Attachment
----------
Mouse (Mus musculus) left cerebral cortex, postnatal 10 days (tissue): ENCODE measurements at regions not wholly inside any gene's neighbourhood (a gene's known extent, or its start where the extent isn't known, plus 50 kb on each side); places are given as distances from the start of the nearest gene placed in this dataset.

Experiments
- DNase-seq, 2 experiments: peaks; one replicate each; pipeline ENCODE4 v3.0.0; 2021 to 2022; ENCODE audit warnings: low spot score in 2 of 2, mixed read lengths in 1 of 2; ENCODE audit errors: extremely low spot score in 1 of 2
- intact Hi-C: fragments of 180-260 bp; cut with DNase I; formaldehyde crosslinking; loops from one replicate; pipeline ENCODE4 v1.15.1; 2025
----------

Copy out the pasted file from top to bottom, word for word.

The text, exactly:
Mouse (Mus musculus) left cerebral cortex, postnatal 10 days (tissue): ENCODE measurements at regions not wholly inside any gene's neighbourhood (a gene's known extent, or its start where the extent isn't known, plus 50 kb on each side); places are given as distances from the start of the nearest gene placed in this dataset.

Experiments
- DNase-seq, 2 experiments: peaks; one replicate each; pipeline ENCODE4 v3.0.0; 2021 to 2022; ENCODE audit warnings: low spot score in 2 of 2, mixed read lengths in 1 of 2; ENCODE audit errors: extremely low spot score in 1 of 2
- intact Hi-C: fragments of 180-260 bp; cut with DNase I; formaldehyde crosslinking; loops from one replicate; pipeline ENCODE4 v1.15.1; 2025